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University of Portsmouth animators plan unique feature film

Published: Friday, 17 July 2015   Category: All Graduate Jobs News

Two ambitious animators from the University of Portsmouth are hoping to create the first full-length CGI feature film created by a British university.

Senior lecturer in animation Paul Charisse first had the idea to develop a short film based on some music he had created with help from students at the university.

He has extensive experience within the film industry, having created facial impressions for Gollum in the Lord of the Rings film trilogy.

Charisse then approached Alex Counsell, principal technician in Portsmouth’s School of Creative Technologies and teacher of motion capture techniques, to discuss the idea.

This led to the creation of a full-length screenplay titled Stina and the Wolf – the tale of a young girl living in “a superstitious and oppressive army town” with her “disabled uncle and unforgiving aunt”.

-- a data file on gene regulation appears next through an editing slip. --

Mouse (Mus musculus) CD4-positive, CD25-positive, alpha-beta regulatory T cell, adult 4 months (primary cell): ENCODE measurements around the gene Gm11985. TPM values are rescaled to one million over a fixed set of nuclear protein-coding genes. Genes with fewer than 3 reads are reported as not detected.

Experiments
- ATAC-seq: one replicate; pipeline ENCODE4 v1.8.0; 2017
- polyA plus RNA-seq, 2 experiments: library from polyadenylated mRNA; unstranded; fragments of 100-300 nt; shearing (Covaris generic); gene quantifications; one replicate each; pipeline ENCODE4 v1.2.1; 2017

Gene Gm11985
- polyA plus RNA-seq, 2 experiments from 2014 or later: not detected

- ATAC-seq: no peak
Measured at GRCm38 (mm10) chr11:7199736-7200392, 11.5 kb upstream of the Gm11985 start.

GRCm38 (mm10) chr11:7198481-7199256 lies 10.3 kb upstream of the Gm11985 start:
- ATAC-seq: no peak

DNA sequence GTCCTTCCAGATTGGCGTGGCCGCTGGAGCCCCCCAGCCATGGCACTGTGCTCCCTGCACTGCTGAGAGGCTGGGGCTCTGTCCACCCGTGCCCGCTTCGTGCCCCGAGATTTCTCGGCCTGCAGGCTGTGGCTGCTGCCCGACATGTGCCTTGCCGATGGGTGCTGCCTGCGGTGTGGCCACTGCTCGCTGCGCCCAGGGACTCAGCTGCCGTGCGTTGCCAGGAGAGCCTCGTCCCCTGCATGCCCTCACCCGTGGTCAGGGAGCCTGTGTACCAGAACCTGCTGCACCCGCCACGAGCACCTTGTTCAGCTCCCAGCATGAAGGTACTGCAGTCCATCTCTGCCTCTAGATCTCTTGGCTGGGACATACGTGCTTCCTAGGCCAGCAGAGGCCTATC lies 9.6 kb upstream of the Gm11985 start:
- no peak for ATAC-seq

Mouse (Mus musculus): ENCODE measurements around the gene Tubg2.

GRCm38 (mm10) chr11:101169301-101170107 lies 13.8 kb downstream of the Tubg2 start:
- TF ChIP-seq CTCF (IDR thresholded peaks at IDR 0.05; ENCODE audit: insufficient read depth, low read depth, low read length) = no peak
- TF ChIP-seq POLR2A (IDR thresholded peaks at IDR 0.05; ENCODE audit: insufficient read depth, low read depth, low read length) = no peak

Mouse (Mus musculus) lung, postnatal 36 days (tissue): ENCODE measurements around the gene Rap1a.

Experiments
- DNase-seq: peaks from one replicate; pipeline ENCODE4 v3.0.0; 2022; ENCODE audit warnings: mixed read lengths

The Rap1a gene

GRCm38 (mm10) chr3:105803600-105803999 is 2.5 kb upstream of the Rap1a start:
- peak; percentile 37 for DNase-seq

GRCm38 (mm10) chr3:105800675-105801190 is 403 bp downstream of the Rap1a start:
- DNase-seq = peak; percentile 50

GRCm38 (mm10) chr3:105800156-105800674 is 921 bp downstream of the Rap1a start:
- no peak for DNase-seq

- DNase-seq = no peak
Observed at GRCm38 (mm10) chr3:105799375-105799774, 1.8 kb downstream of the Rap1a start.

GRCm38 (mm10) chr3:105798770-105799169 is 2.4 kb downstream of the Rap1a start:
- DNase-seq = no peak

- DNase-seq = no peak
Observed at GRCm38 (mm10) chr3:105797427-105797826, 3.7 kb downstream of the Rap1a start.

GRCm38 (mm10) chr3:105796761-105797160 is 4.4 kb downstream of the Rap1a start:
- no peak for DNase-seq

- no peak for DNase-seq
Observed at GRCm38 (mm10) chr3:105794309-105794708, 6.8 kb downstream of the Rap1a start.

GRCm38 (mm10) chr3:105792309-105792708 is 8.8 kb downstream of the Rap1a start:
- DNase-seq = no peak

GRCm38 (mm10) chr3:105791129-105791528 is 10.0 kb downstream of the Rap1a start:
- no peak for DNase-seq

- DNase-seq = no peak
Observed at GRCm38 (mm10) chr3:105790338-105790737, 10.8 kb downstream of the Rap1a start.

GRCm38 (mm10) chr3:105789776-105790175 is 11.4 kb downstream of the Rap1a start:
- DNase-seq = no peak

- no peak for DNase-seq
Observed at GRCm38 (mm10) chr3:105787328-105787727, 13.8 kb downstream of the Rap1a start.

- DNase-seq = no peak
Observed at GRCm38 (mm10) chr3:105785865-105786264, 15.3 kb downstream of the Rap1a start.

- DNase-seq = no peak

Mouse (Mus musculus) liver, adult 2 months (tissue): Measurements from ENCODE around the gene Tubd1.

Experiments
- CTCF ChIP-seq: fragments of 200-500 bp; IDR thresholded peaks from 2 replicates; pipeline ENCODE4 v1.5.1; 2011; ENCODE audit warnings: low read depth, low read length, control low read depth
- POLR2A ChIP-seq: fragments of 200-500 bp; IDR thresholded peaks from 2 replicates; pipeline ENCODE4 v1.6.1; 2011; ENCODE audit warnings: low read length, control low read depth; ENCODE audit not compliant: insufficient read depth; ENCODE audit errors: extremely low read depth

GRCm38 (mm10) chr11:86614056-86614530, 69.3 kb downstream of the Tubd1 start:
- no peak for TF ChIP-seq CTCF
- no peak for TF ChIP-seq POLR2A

Counsell explained that the pair wanted to keep the project separate from the main curriculum and invited students to get involved on a voluntary basis.

It was fitted around work commitments as a practical film-making experiment and attracted students from many different faculties, including architecture, fashion and computer science.

The two academics have created Foam Digital – essentially their own production company – while support has also come from the wider industry.

Animation students have been encouraged to find clients when working on final year projects and many have opted to be involved in Stina and the Wolf.

This has attracted the interests of employers in the sector as it highlights that students can work collaboratively on creative projects while possessing vital solo animation skills.

Motion capture and computer animation are forming the basis of the project, as the pair approached Vicon for help with the technical aspects of production.

Other firms also provided software alongside a set of motion capture cameras that will enable the creation of the piece.

Counsell believes the project could be completed in three years should between £10m and £12m funding be available.

However, as that is not the case, the pair have created a cinematic trailer and a short spin-off film for use at festivals.

Counsell believes the project will benefit any student that is involved, saying it is valuable as an educational work.

Grad Plus has a number of graduate schemes and opportunities for those interested in media or other sectors

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